Then things got a lot better, actually. So many good stories, but you’d think I’m making them up. I'd have to give you a ton of context, censor it, some is not that appropriate.
AD: LOL! We’ve heard a lot. I’m sure you have tons of stories. Then, you guys tour a bunch, you put out three albums, but after that Earshot has a ten-year hiatus, why? What went on?
WM: The first thing that led to that was, we were at odds with our label. David Kahne was on his way out and a new person came in, and anytime that happens it’s difficult, They don’t always see things how the band does, and they have different agendas, etc. We didn’t have the same type of support that we had when we first were signed. So, we went a couple of years without a record deal and having to deal with the emotions of the Warner Bros. deal blowing up in our faces. Then we got another record deal that was spearheaded by our then manager, who was one of my good friends, we were really close, so that shifted from a manger relationship to now his being our record label. It affected things a lot and that blew up a little bit. So then after that, I had a bad taste in my mouth with the industry and for my own sanity, I had to step back for a few minutes and it turned out into almost a decade.
AD: How did you spend time during that hiatus. What reset you to get you to where you are now?
WM: That’s a really good question. It was really organic, how it happened. Aside from continuing to write and record music, a friend of mine worked for Live Nation and they needed some help with some festivals they had going on. I got asked about working production so I did that, and I got to see a lot of bands that I’d played shows with before. It was cool to catch up with them. Then a few years later, I got a call from one of my previous tour managers asking if I was interested in tour managing Peter Murphy from Bauhaus and I was like, “OK, I’ve never done that before." but I said, ‘Sure, I’ll give it a shot.’” It was something I did well at, I did three or four tours for Peter, and then I got a call to do UFO, and then I got a call to do the Misfits, which was cool. Jerry Only, I love him, he’s the best. I was out with him before the reunion stuff happened, a great guy. I really learned a lot from him. I think working with him reinspired me. As a matter of fact, all of the bands I tour managed always tried to nudge me out of the nest, reminding me that I should be out there.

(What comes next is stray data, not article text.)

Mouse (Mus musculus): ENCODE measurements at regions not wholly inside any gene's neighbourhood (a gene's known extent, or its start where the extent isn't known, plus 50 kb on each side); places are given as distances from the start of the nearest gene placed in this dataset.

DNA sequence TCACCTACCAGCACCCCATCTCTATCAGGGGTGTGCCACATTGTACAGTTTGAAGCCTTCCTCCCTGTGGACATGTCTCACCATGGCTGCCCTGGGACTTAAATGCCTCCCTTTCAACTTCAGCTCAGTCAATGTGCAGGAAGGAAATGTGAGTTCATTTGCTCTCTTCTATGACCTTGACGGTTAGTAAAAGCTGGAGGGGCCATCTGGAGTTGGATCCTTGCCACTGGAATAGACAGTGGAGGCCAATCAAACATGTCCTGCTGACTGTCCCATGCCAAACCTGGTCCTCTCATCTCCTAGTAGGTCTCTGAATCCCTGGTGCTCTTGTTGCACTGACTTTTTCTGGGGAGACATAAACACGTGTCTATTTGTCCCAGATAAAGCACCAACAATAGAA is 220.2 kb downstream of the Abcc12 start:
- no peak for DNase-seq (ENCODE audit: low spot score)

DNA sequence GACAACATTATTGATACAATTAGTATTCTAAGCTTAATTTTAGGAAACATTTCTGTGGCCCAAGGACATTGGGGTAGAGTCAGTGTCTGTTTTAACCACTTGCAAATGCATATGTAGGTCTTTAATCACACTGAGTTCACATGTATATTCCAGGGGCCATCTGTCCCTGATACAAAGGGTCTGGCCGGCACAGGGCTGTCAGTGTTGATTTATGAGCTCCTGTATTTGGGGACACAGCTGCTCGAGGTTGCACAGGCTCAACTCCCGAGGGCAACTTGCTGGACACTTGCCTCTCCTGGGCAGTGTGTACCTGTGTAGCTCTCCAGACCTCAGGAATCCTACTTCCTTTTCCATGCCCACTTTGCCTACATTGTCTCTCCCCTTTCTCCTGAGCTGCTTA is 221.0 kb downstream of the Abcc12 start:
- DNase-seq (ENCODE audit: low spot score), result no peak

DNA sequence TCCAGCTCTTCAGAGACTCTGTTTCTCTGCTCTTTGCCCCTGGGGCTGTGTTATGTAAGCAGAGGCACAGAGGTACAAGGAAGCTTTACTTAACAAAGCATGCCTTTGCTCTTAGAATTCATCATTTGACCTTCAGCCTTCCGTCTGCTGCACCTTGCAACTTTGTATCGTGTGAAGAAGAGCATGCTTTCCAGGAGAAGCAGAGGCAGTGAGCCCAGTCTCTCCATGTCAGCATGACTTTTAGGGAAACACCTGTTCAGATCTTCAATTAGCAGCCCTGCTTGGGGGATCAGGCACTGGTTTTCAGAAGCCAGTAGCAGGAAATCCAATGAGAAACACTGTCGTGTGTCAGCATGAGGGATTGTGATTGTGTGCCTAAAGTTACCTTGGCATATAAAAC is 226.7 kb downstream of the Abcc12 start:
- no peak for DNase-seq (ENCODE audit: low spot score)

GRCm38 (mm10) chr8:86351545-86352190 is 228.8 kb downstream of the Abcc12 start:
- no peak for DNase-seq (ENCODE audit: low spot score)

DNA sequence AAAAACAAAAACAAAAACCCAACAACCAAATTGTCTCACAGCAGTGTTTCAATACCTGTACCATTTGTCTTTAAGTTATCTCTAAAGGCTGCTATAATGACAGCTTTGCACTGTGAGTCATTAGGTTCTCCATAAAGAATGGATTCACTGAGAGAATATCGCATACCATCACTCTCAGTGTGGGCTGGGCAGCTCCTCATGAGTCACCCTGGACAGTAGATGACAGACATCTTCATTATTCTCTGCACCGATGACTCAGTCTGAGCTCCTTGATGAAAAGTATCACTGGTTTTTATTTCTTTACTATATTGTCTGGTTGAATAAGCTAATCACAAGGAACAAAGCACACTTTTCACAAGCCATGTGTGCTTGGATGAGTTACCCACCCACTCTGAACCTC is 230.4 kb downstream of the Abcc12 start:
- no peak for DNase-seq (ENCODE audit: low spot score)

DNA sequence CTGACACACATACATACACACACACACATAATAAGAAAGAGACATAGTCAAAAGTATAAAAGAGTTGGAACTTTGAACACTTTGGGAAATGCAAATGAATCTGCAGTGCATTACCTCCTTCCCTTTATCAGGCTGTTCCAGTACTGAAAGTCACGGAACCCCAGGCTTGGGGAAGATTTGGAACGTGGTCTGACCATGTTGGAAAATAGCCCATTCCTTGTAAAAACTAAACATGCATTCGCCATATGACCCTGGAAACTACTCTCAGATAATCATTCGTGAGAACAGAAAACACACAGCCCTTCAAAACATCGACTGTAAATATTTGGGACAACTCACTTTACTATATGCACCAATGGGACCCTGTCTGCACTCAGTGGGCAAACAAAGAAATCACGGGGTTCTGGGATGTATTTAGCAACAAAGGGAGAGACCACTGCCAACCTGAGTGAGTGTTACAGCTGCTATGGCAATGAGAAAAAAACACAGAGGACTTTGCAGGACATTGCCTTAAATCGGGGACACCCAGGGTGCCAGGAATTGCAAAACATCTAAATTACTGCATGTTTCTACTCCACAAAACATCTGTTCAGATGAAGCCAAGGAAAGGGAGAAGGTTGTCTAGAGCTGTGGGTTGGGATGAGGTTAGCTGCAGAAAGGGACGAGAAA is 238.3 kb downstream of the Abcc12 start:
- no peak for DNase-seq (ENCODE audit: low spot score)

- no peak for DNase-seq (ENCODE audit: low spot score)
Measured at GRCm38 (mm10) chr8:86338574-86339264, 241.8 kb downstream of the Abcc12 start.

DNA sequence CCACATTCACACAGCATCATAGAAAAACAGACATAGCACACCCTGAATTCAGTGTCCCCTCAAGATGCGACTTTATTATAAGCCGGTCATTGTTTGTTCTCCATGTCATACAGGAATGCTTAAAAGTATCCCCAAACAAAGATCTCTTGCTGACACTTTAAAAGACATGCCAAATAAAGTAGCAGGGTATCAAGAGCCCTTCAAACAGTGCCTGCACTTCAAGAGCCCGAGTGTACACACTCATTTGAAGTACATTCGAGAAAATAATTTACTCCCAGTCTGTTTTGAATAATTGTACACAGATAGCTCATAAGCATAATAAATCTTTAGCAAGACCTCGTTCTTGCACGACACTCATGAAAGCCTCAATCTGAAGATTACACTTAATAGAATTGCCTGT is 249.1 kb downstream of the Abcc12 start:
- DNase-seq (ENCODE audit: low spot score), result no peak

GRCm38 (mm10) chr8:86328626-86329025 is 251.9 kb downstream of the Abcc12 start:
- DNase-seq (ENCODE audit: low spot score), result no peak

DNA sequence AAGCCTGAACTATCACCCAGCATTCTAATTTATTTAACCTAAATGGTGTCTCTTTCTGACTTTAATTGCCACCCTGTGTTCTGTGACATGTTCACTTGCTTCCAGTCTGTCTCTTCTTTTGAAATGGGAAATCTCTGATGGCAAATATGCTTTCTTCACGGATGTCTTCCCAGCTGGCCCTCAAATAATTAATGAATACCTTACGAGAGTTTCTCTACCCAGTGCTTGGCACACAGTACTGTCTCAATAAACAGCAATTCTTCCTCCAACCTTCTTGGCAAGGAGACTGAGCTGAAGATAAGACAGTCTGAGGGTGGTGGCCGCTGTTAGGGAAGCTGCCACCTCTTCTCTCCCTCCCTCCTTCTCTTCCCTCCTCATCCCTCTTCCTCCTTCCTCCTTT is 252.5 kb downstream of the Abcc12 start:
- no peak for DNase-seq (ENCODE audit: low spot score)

AD: That’s cool support. And then you get both sides, both aspects of it all, too. Great how that works.
WM: Yeah, I think that is what made it work so well. I wasn’t a tour manager who didn’t understand their anxieties day to day, just the opposite, I understood it.